Yesterday, Horse Racing Business provided brief background information on billionaire horse-racing owners from the United States, as gleaned from the Forbes’ annual enumeration (dated March 31, 2018).  Today, more billionaire owners are shown from outside the United States.

One note:  Forbes does not include monarchs and dictators in their listings, thus longtime billionaire racehorse owners like Queen Elizabeth II of Great Britain and Sheikh Mohammed Bin Rashid Al Maktoum of Dubai and Darley Stud are excluded.  In 2018, all billionaires from Saudi Arabia have also been excluded because of the changes brought about by Prince Mohammed bin Salman’s confiscation of holdings by Saudi Arabian billionaires.  The name, for example, of Saudi Prince Khalid bin Abdullah, proprietor of Juddmonte Farm, is absent.

Alain Wertheimer and Gerald Wertheimer, $13 billion each, Chanel, France.

Eva Maria Bucher-Haefner, $2.3 billion, Computer Associates, Switzerland.  Daughter of the late Walter Haefner, a prominent Swiss businessman and racehorse owner and breeder at Moyglare Stud in Ireland.

Dermot Desmond, $2.3 billion, finance, Irish-based and often associated with fellow Irish racehorse owners John Magnier of Coolmore Stud and J. P. McManus.

Julio Bozano, $1.8 billion, banking, Brazil.

Gerry Harvey, $1.7 billion, retailing, Australia.

Faisal Bin Qassim Al Thani, $1.6 billion, hotels and investments, Qatar.

Frank Stronach, $1.5 billion, auto parts, Austrian-born Canadian.  Owns Adena Springs Farm with locations in Canada and Kentucky.  The Stronach Group is a major owner of American racetracks, including Gulfstream Park, Santa Anita, and Pimlico, host site for The Preakness Stakes.

Hamad bin Jassim bin Jaber Al Thani, $1.2 billion, investments, Qatar.

Conspiculously absent from the Forbes country-by-country listing of billionaires is John Magnier of Coolmore Stud in Ireland.

Copyright © 2018 Horse Racing Business


Owning racehorses at the top level of the sport is an expensive proposition, with lots of risk.  The enterprise attracts wealthy people, including a small slice of the world’s richest.

Today, Horse Racing Business identifies some of the racehorse owners amongst the current 585 billionaires from the United States, as gleaned from Forbes’ annual enumeration and publication (dated March 31, 2018).  Tomorrow, the focus turns to horse-racing billionaires from outside the United States.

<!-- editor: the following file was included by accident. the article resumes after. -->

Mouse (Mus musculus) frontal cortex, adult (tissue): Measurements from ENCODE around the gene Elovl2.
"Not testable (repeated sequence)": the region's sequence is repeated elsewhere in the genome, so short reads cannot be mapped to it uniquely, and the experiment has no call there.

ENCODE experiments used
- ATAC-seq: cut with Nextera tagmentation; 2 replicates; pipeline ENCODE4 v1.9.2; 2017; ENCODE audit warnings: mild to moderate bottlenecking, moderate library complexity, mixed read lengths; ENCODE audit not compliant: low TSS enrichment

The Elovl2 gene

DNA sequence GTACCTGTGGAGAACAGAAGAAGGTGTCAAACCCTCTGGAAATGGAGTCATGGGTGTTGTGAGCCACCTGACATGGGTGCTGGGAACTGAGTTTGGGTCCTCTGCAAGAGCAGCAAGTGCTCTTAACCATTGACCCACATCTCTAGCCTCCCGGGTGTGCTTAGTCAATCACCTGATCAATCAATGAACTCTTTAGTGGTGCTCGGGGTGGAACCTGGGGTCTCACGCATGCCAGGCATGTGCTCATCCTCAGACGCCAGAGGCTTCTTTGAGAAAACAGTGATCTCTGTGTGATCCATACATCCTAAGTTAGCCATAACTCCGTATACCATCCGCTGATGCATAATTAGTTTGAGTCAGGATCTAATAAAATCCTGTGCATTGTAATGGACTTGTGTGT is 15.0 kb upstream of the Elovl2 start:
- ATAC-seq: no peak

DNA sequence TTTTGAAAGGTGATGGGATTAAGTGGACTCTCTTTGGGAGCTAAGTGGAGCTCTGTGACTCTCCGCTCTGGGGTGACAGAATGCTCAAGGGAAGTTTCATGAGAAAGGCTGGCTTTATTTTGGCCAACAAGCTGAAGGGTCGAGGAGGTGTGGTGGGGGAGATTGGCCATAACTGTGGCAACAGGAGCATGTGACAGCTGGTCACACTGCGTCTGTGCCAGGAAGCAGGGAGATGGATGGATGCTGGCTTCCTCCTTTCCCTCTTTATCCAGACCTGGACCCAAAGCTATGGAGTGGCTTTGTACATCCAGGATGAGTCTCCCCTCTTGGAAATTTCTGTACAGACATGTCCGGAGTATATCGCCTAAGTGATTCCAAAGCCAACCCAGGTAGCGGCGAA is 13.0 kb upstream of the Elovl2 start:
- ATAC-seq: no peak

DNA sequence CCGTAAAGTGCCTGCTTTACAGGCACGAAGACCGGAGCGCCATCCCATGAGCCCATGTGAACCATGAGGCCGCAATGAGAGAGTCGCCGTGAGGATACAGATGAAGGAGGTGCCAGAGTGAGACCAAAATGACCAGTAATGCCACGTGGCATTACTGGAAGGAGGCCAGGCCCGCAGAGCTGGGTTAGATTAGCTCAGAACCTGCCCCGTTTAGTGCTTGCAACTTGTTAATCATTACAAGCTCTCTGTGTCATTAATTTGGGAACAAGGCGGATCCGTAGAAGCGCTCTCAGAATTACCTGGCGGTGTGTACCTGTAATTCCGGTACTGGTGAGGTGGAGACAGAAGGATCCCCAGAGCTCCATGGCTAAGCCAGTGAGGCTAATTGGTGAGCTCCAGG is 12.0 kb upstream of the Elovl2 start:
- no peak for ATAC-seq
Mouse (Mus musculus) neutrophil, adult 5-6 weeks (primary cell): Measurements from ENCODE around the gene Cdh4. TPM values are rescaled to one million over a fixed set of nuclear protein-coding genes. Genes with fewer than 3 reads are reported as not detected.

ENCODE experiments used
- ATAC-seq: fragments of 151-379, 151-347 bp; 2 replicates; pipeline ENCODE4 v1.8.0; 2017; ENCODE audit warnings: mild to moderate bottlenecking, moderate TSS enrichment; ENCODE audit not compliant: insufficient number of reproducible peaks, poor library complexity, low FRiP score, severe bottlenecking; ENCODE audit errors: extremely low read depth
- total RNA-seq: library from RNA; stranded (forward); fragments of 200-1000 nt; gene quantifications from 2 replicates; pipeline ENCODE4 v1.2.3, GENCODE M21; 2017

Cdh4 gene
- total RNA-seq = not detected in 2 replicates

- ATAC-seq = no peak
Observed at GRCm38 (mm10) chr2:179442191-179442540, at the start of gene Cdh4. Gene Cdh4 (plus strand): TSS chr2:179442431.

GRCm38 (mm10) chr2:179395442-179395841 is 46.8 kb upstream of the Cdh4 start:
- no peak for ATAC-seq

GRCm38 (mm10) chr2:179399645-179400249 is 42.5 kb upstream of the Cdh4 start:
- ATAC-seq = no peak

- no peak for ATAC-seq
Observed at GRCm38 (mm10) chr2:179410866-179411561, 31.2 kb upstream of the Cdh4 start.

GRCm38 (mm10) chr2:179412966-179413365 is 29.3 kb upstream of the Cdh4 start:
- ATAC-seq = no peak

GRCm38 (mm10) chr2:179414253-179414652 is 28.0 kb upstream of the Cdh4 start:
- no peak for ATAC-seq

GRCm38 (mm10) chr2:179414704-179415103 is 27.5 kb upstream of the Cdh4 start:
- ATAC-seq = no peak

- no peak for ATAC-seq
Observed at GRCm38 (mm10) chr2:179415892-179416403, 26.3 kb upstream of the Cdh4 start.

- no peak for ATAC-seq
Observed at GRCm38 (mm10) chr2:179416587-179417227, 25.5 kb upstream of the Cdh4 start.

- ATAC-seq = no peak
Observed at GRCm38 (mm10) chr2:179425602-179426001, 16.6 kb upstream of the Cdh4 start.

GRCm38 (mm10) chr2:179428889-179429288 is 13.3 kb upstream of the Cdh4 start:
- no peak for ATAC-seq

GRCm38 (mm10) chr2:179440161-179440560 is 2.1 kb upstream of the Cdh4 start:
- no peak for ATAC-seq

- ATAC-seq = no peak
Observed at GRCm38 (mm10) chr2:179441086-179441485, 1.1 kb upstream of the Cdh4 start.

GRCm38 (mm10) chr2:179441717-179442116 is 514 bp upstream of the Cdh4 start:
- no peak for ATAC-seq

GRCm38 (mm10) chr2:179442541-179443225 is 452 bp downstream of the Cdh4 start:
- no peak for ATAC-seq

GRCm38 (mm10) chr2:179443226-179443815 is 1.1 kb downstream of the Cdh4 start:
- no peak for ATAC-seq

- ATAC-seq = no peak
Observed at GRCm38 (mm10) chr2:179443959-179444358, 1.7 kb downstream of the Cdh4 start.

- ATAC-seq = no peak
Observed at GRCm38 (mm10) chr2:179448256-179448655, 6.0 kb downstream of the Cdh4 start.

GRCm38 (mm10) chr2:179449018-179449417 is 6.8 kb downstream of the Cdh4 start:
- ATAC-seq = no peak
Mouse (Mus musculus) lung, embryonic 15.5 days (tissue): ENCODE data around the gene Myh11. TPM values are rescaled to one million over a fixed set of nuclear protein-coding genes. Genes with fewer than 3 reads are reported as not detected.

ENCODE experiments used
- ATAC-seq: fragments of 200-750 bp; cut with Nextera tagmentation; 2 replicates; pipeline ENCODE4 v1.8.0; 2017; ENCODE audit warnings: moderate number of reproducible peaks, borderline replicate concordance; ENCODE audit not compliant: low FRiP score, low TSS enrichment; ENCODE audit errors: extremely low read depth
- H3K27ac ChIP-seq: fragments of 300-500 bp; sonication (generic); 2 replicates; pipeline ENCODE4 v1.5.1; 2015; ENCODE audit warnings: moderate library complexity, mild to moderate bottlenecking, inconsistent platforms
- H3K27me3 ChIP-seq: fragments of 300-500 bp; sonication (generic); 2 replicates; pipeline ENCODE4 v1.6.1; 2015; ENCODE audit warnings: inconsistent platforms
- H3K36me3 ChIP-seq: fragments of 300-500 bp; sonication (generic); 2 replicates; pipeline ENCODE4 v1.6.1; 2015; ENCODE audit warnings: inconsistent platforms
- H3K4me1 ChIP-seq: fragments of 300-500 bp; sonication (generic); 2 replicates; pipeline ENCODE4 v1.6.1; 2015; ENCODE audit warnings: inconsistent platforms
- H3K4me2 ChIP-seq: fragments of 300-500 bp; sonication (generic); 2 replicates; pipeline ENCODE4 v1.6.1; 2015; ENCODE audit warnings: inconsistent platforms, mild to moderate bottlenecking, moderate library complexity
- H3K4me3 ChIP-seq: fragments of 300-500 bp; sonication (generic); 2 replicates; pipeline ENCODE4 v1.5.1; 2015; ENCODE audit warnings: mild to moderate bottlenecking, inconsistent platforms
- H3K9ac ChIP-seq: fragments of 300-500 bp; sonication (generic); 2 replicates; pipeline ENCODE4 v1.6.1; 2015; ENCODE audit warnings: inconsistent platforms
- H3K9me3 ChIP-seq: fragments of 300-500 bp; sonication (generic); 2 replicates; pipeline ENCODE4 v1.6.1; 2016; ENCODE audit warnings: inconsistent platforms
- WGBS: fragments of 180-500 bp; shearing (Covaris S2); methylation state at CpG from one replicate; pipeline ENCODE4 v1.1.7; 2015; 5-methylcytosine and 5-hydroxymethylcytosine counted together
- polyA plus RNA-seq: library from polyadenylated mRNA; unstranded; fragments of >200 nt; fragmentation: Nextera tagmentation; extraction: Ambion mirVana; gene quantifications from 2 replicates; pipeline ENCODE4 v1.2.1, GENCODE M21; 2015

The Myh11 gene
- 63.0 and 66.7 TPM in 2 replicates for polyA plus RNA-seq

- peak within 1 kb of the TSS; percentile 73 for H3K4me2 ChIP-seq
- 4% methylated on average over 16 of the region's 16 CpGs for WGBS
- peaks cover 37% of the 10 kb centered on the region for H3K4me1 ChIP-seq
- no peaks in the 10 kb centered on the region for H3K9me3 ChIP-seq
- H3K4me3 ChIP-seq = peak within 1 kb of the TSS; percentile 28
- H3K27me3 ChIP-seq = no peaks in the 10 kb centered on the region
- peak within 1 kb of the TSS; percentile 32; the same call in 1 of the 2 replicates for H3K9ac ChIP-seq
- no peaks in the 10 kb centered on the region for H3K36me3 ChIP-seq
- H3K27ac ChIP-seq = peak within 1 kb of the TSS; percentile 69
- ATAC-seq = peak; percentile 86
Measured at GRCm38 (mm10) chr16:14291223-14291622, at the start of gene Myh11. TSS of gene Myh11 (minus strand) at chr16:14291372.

John Malone, $8.1 billion, principal fortune derived from cable television.  Ph.D. in operations research.  Colorado-based and owns Bridlewood Farm in Florida and Ballylinch Stud in Ireland.  Largest land-owner in the United States.

Tom Benson (deceased as of March 15, 2018), $3 billion, professional sports teams in New Orleans, GMB Racing.

Vincent Viola, $2.9 billion, electronic trading.  Self-made son of an Italian immigrant truck driver.  U. S. Military Academy graduate.  Originally slated to be in the Trump Administration as Secretary of the Army, but ultimately chose to withdraw for business reasons.  Part owner of 2017 Kentucky Derby winner Always Dreaming.

B. Wayne Hughes, $2.6 billion, self-storage.  Wealthiest Kentuckian.  (His son, B. Wayne Hughes Jr., is also a billionaire with an estimated net worth of $1.2 billion.)  Owns Spendthrift Farm in Kentucky.

Lee Bass (husband of notable owner Ramona S. Bass), $2.5 billion, oil and investments.  Ms. Bass’ late father, Arthur Seeligson, was a prominent racehorse owner.

Brad Kelley, $2.3 billion, tobacco.  Kentucky native living in Tennessee.  College drop out.  Fourth largest land owner in the United States, including famed Calumet Farm in Kentucky.

Kevin Plank, $1.5 billion, sports clothing.  Onetime University of Maryland football player and founder of Under Armour.  Owns former Alred G. Vanderbilt Sagamore Farm in Maryland.

Kenny Troutt, $1.4 billion, telecom, Texas-based and owns WinStar Farm in Kentucky.

Sidney Kimmel, $1.3 billion, retail.  His son, John Kimmel, a veterinarian by education, is a trainer in New York.

Copyright © 2018 Horse Racing Business